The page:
Listed below are the key technology trends impacting the ESG theme in the insurance industry, as identified by GlobalData.

Insurers are developing innovative insurance products such as parametric policies that reduce the insurance protection gaps against physical climate risks such as extreme weather events. Technologies such as artificial intelligence (AI) and Internet of Things (IoT) can help in underwriting and monitoring such parametric policies in real-time.


The adoption of IoT devices in the insurance sector has grown in recent years, spurred by the emergence of innovative insurtechs using customer data to personalise insurance products and offer more affordable premiums. Use cases for IoT devices in the industry include using data collected from wearable tech to gain insights on customer health and using connected cars to offer telematics and usage-based insurance (UBI). Access to real-time customer data offer real-time pricing advantages and also reduces the likelihood of claims via sensors that detect potential issues.

Direct Line, for example, has partnered with LeakBot to provide home insurance customers with a leak detection system that will instantly notify users of leaks, thus limiting water damage. Using IoT devices in this way helps transition the claims process from protection to prevention. However, increased adoption of these data-collecting devices will draw greater attention to how insurance companies store and use this data. Insurers will need to implement data protection and privacy systems to ensure there is transparency over data use.


AI technology is mainly used to automate claims processes and customer service functions. It is also increasingly assisting with risk profiling, underwriting, and policy pricing. AI models are trained on vast sets of historical customer data to generate risk-predicting engines that ultimately inform these decision-making processes. However, recent cases where AI has contributed to discrimination and bias have reduced trust in the technology.

As insurance companies deploy more advanced AI solutions, both customers and regulators will call for greater transparency in AI algorithms. Accounting for potential bias in data and explaining the pathways models take to make decisions will help ensure fair and objective decision outputs. Using AI responsibly is vital to maintaining consumer trust.

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AI also plays a role in modelling climate risk, a key ESG challenge within the industry. Global warming has led to a rise in extreme weather events, which are particularly difficult to model due to a lack of granular data. Natural catastrophes have a significant impact on insurance portfolios, thus, thoroughly evaluating risks is essential.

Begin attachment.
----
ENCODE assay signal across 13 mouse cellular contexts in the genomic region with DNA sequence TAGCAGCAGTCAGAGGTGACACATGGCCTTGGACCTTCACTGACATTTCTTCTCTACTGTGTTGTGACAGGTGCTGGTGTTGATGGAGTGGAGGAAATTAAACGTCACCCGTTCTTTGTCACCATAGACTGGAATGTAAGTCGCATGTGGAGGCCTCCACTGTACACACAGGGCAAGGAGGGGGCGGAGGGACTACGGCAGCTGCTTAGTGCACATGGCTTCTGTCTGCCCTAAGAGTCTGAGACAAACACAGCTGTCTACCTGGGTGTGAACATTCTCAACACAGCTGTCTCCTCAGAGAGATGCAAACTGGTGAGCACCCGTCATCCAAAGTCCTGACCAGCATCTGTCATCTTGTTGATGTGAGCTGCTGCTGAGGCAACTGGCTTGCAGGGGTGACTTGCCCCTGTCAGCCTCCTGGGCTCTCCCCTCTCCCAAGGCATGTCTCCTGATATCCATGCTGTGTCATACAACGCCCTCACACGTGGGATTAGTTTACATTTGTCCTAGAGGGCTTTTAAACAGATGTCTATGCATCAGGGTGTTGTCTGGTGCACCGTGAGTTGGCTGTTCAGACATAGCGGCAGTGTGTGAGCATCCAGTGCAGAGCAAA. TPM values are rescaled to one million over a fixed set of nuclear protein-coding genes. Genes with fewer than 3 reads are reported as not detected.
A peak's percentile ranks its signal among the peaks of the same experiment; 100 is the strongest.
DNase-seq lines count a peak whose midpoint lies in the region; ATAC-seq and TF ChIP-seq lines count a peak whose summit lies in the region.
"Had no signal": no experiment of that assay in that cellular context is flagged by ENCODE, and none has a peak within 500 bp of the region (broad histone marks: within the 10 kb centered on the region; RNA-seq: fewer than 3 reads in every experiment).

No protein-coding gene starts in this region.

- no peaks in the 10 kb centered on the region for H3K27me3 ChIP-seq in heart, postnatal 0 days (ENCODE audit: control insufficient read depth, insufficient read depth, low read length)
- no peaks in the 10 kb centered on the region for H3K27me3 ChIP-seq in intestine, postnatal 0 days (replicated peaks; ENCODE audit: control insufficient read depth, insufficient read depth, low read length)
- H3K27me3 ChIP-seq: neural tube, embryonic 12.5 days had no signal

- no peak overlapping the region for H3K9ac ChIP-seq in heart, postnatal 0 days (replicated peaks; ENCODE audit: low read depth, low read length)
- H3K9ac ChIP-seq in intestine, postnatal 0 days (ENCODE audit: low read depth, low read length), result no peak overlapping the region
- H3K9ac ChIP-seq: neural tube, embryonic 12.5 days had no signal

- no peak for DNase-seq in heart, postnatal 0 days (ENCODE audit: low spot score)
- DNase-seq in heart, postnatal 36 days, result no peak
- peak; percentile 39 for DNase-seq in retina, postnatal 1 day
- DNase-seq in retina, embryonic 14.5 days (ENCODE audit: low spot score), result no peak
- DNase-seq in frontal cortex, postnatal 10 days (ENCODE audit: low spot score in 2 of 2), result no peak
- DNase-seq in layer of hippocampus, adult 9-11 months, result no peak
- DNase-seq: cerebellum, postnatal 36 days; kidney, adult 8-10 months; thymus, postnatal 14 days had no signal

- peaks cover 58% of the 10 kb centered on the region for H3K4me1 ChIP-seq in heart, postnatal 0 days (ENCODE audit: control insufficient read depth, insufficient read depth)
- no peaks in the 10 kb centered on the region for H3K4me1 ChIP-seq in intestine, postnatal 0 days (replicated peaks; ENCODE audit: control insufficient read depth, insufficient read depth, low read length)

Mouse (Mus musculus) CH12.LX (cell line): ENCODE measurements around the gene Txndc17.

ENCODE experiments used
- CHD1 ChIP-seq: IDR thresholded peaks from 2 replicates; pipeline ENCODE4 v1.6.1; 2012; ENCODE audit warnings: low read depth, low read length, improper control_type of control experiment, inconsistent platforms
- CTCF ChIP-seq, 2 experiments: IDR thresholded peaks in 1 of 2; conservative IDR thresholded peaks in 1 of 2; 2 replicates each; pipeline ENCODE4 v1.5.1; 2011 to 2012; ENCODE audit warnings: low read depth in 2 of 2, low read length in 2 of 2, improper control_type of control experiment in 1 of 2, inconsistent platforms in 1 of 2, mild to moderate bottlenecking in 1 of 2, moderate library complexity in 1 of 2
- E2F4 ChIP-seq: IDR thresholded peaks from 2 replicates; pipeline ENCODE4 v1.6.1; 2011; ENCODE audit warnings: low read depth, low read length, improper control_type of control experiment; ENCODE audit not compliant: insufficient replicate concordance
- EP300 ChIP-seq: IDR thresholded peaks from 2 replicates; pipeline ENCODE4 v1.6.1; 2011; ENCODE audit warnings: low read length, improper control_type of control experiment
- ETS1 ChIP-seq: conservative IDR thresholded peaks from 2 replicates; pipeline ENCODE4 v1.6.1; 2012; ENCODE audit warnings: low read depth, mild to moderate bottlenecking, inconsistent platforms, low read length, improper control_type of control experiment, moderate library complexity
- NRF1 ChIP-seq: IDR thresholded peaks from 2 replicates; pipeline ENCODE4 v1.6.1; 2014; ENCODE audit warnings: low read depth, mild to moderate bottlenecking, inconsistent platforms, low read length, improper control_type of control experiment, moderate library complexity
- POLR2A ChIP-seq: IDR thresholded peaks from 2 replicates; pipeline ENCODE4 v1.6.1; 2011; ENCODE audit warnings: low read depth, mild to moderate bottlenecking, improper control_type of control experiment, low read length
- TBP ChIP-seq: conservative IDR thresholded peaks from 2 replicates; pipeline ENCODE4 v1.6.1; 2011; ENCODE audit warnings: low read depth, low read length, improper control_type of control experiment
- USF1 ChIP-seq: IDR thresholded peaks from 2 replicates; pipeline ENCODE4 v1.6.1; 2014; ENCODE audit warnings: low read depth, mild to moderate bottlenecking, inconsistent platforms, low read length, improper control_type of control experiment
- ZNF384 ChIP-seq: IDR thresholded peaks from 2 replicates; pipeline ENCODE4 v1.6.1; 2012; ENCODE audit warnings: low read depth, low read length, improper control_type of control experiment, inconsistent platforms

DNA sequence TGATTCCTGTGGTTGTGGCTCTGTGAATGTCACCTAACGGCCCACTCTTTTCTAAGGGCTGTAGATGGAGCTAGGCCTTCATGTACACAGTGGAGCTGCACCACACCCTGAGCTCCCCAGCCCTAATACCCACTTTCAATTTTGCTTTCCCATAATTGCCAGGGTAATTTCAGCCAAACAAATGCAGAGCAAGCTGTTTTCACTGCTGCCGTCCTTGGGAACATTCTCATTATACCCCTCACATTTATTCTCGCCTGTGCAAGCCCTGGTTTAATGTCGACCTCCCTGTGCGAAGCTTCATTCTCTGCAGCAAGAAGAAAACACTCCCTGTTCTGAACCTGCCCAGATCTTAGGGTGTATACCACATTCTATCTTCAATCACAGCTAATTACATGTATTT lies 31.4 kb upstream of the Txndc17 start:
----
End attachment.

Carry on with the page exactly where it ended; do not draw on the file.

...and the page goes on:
Growing cybersecurity risk

Insurers hold swathes of customer data, so the rising cyber threat means internal information technology (IT) systems need to be secure, with clear protocols in place to prevent any data breaches. Insurers will need to ensure that coverage is extensive enough for customers with cyber insurance policies to support clients and that risk is priced accurately. The ransomware epidemic is particularly concerning to insurers. Some of the most sophisticated attacks have resulted in ransom payments averaging $780,000, according to leading insurer Aon. The company estimates that global damages from ransomware in 2021 will be $20bn. The extent of these damages means that insurers face a trade-off between offering affordable premiums and providing robust coverage for their customers.

Cyber insurance premiums are already rising. Data from Aon shows that premiums rose by 27% from the start of April to mid-May 2021, compared to 2020 levels. Insurers are also placing increasingly stringent criteria on their cyber insurance policies. In May 2021, AXA announced that it would no longer cover French companies’ ransom payments to hackers following talks with local officials. Balancing the profitability of cyber policies while maintaining insurance accessibility will be a key ESG focus for insurers. Public-private partnerships may emerge as the most practical way of covering cyber risk.


Insurtechs offer customers a superior insurance experience that is often more affordable than services provided by incumbents. Insurtechs tend to be particularly socially oriented with products that aim to improve consumer access to insurance. Root Insurance, for example, offers car insurance premiums based primarily on driving behaviour rather than factors that often discriminate against lower-income customers. The company uses AI to calculate driving scores based on telematics data collected by its app making policy pricing fairer.

Insurtechs have responded particularly well to the growing gig economy. Gig workers face several barriers when applying for traditional income protection insurance due to the unpredictable nature of their work and varied forms of income. Insurtech Zego offers pay-as-you-go car insurance targeted at couriers, private hire, and delivery drivers.

Insurtech offerings will push incumbent insurers to consider the social sustainability of their products and services. Staying abreast of social trends and developing products to cater to the changing needs of consumers should be an essential aspect of insurers’ ESG strategies.

This is an edited extract from the ESG in Insurance – Thematic Research report produced by GlobalData Thematic Research.